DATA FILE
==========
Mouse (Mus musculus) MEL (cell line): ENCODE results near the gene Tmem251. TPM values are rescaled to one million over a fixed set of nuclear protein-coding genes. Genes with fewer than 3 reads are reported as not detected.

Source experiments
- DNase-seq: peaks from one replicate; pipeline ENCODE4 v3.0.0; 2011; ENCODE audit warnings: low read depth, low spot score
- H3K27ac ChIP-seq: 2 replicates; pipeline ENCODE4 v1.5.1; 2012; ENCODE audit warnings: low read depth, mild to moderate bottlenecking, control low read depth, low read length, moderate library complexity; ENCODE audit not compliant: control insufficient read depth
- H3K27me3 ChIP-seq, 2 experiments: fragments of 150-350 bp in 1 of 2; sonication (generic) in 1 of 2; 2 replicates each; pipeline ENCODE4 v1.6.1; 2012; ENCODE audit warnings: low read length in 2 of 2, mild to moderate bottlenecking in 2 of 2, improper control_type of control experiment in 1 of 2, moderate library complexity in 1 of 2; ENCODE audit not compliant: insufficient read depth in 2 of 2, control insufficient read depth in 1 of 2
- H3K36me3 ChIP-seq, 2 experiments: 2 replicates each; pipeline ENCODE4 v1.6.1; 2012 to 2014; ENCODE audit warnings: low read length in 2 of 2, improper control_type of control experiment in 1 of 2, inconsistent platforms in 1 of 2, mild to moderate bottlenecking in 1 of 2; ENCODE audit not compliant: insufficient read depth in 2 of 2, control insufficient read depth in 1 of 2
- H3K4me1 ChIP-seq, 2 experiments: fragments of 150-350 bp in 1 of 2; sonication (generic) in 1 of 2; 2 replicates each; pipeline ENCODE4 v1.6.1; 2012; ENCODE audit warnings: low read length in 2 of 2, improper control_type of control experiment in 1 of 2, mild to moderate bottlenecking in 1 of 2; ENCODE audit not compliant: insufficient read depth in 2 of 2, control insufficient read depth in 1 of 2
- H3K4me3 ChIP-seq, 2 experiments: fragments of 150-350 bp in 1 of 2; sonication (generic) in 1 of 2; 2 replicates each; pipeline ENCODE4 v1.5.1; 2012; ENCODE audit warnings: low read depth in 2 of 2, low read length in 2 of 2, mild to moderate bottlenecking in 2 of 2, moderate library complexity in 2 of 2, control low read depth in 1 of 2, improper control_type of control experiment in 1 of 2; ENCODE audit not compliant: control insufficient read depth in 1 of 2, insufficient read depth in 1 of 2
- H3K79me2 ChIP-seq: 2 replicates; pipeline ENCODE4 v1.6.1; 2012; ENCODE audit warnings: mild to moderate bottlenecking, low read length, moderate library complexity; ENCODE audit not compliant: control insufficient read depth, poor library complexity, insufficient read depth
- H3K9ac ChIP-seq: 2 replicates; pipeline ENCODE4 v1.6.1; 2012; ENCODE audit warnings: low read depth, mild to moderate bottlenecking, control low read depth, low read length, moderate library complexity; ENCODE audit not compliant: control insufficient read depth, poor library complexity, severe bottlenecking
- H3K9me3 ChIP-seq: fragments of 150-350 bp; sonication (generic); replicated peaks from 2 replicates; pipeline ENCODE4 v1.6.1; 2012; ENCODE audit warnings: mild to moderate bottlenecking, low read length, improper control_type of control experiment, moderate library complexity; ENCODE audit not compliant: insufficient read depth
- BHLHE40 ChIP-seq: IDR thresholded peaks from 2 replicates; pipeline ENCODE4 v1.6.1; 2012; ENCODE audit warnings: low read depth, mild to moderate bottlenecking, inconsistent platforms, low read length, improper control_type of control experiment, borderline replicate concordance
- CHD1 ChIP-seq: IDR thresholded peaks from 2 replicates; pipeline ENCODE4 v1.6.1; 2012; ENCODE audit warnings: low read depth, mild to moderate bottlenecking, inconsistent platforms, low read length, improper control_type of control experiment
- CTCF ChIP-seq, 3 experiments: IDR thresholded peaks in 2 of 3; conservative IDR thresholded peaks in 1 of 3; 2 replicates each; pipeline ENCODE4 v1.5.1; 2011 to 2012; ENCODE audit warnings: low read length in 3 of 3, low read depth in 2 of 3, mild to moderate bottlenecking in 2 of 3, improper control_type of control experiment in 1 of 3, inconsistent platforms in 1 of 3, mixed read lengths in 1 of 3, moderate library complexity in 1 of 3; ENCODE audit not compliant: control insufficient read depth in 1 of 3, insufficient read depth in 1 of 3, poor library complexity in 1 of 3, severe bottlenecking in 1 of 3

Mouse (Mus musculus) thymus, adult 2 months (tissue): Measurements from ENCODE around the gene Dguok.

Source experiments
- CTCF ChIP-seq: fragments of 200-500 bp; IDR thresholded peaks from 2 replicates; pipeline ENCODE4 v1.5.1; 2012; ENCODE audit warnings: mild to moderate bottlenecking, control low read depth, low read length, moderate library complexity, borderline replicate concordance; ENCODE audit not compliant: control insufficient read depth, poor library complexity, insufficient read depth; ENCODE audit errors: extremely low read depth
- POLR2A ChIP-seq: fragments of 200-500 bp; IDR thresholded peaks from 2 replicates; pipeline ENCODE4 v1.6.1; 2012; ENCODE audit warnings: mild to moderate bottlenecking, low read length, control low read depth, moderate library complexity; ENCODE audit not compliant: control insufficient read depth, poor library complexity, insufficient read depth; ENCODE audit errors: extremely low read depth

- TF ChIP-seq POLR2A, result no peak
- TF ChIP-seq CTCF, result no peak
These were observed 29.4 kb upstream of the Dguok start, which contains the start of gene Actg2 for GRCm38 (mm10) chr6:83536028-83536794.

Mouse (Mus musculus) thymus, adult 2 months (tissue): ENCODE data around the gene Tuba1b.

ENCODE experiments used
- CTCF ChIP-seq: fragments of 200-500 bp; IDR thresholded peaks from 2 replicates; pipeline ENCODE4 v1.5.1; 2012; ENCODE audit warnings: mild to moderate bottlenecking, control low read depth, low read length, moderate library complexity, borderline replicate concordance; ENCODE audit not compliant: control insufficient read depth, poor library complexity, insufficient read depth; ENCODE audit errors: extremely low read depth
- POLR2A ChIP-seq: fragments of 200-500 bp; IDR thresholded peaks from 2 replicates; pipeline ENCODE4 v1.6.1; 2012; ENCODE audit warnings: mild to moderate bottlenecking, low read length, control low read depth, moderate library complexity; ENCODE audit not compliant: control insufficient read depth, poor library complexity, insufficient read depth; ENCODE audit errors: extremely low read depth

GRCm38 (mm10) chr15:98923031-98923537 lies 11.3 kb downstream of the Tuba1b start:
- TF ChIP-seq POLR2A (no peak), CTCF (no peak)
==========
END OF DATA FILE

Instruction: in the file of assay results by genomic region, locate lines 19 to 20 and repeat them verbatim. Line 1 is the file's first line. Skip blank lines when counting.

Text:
- TF ChIP-seq POLR2A, result no peak
- TF ChIP-seq CTCF, result no peak